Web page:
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Workout Advice & Nick Evans

I’m new to T-Nation & am sort of a beginner for really directed workouts. I am 49 in pretty good shape(?) & have been following the book by Dr. Nick Evans [“Men’s Body Sculpting” c.2004] on working out. Have been going to the gym for 3 yrs now & try to eat right & all that good stuff.

Recently had a trainer for 5 sessions & he said the Evans book was all wrong. I shouldn’t do supersets but just do cycle training where you switch quickly from one machine to another for 1 set of 12 reps on each. I can’t understand the reasoning behind this & am really looking for a good guidance for body building.

I don’t want to compete or engage in sports: just body building. My chest is okay but I’m having trouble with my arms. The beginner section here talks about “why you should go to the gym” and now, at 5x/week, I’m beyond that.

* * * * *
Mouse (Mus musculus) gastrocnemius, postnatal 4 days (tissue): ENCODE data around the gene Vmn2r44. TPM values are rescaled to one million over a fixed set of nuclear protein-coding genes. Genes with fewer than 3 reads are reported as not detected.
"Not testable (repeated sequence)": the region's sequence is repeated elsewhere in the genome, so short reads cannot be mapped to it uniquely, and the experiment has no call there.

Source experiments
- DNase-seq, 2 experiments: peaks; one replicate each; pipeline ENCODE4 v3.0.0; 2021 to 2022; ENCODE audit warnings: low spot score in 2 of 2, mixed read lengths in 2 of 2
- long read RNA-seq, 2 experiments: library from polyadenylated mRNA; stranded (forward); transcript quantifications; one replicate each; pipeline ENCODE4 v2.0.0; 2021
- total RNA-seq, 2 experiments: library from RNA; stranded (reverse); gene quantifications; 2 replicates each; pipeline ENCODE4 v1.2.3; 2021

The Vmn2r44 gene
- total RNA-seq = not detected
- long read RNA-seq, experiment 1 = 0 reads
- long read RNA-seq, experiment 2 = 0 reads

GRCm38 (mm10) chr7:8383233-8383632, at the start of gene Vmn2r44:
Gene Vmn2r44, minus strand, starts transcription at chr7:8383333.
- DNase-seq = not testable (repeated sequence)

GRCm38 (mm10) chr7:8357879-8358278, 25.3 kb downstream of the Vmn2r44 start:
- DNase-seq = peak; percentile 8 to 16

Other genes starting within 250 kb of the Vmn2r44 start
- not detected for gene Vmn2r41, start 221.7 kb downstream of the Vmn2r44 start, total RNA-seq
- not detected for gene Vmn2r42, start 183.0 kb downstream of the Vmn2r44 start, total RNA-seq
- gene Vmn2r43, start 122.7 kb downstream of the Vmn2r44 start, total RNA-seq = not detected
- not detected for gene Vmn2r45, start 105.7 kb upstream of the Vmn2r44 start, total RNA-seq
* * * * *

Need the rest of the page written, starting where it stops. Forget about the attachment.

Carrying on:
I get very little NEPA (or general non-exercise phys activity) since I own a computer modeling firm and can’t take time off during the day for long walks.

I feel that my gym trainer was not very good but I only had him for 5 sessions.

Hello and welcome

Firstly, at the upper-right corner there’s the search function. Or google in general. Something like ‘starting out bodybuilding’ should do the trick. One of the best ways to avoid redundancy is to search for topics that had already been discussed. Which is pretty much all of them.